Researchers at McMaster University have created a powerful new weapon against bacterial contamination and infection.
They have developed a way to coax bacteriophages – harmless viruses that eat bacteria – into linking together and forming microscopic beads. Those beads can safely be applied to food and other materials to rid them of harmful pathogens such as E. coli 0157. Each bead is about 20 microns, (one 50th of a millimetre) in diameter and is loaded with millions of phages.
The McMaster engineering team behind the invention, led by professors Zeinab Hosseinidoust, who holds the Canada Research Chair in Bacteriophage Bioengineering, and Tohid Didar, who holds the Canada Research Chair in Nano-Biomaterials, and graduate student Lei Tian, have created a spray using nothing but the microbeads.
The researchers’ sprayable new super-disinfectant is food-safe and highly effective, as they describe in an article (the link will be active on publication) published today in the influential journal Nature Communications.
Graduate student and Vanier scholar Shadman Khan worked with Tian to test the antibacterial spray on food products.
“When we spray it on food, we basically gather billions of mini-soldiers to protect our food from bacterial contamination,” says Tian, who led the study as part of his PhD research.
The research builds on the same chemistry work that Hosseinidoust’s lab had previously used to trigger phages to connect to one another in quantities sufficient to form a gel.
“They link together like microscopic Lego pieces,” she says. “This organized natural structure makes them much more durable and easier to package, store and use.”
Before the introduction of penicillin in the 1940s, research into phage disinfectants and therapies had been very promising, but interest in developing their potential dimmed once antibiotics made from penicillin came onto the market. With antimicrobial resistance now sapping the power of existing antibiotics, there is intense new interest in phage research.
When phages – which occur naturally in the body and in the environment – contact target bacteria, they multiply, explosively increasing their antimicrobial power as they work.
“It’s a chain reaction, creating a dynamic and ongoing response that is even more overpowering than antibiotics,” Didar says. “No other antibacterial product – not even bleach – has the special properties that phages do.”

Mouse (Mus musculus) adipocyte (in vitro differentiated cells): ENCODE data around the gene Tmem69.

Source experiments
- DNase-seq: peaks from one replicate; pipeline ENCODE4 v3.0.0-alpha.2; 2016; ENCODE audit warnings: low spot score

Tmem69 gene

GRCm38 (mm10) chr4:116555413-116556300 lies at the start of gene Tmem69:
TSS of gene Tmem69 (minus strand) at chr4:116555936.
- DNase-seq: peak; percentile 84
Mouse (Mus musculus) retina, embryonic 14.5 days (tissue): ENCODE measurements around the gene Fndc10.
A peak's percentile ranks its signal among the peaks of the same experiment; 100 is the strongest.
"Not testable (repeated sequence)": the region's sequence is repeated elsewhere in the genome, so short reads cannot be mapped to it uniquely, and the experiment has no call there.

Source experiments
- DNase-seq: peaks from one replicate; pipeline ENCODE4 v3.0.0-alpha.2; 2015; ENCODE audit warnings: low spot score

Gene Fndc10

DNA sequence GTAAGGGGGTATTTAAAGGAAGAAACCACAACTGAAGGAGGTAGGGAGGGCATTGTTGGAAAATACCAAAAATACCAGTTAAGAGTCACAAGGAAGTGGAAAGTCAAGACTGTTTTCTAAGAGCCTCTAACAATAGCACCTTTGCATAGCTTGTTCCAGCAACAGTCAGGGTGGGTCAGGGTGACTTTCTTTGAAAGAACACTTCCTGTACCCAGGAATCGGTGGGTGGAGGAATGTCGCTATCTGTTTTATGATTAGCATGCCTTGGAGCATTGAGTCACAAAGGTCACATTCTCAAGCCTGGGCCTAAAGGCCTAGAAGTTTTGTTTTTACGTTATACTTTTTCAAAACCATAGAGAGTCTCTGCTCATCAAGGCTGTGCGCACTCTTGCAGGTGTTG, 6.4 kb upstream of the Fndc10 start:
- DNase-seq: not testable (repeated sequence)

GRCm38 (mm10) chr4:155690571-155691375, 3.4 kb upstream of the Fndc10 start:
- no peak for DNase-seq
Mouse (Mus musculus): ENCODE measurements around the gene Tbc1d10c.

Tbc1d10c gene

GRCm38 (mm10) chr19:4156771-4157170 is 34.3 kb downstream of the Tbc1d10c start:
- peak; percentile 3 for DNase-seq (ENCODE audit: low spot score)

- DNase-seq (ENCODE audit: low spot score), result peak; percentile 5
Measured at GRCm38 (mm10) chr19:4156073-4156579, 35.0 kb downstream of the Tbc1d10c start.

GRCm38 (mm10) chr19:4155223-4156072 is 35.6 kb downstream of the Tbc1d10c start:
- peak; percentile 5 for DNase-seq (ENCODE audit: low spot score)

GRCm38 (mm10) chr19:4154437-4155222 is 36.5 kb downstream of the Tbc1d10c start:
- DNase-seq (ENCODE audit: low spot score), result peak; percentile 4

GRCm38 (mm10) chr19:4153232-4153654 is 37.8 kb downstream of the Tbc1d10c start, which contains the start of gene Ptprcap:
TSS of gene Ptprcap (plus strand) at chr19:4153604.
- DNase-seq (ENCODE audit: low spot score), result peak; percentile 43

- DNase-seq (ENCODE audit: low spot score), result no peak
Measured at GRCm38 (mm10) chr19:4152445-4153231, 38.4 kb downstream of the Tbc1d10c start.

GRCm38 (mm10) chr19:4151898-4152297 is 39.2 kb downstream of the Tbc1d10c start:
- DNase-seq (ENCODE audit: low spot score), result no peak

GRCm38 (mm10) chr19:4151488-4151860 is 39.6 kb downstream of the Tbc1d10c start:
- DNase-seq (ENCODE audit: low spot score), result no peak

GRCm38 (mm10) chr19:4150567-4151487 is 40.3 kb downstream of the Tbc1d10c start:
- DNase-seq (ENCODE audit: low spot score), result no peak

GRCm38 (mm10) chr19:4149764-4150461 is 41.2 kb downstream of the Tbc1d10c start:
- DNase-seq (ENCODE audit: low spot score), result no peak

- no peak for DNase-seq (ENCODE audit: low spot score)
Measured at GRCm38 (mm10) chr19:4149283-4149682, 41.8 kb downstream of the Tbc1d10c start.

Another major advantage of using phages in agriculture and food production is that they can be directed very specifically to take out harmful strains of bacteria without killing beneficial bacteria that enhance foods’ taste, smell and texture.
The new phage spray has promising potential for commercial application, the researchers say, especially since phages have already earned approval from the US Food and Drug Administration for use in food.
The research paper shows the sprayable material can eliminate E. coli 0157 in lettuce and meat, which are often the sources of disease outbreaks.
The researchers say the same approach can readily be used against other bacteria which cause food poisoning, such as Salmonella and Listeria – individually or in combination.
Phage sprays could be used in food processing, packaging and cleaning, and even as a treatment for irrigation water and equipment, stopping contamination at the source, the researchers say.
The research, completed under the umbrella of McMaster’s Global Nexus for Pandemics and Biological Threats, combines and extends the previous work of Hosseinidoust’s lab with work that Didar and other McMaster colleagues had done to create microscopic sensors and surfaces to detect and repel food pathogens.
Co-authors on the paper also include Leon He, Kyle Jackson, Ahmed Saif and Zeqi Wan.
The group next plans to test the new material’s promising applications in medicine, where it might be used in disinfecting wounds, for example. Medical applications will take more time to be proven safe and effective, but a product made for disinfection in food processing could make it to market much more quickly.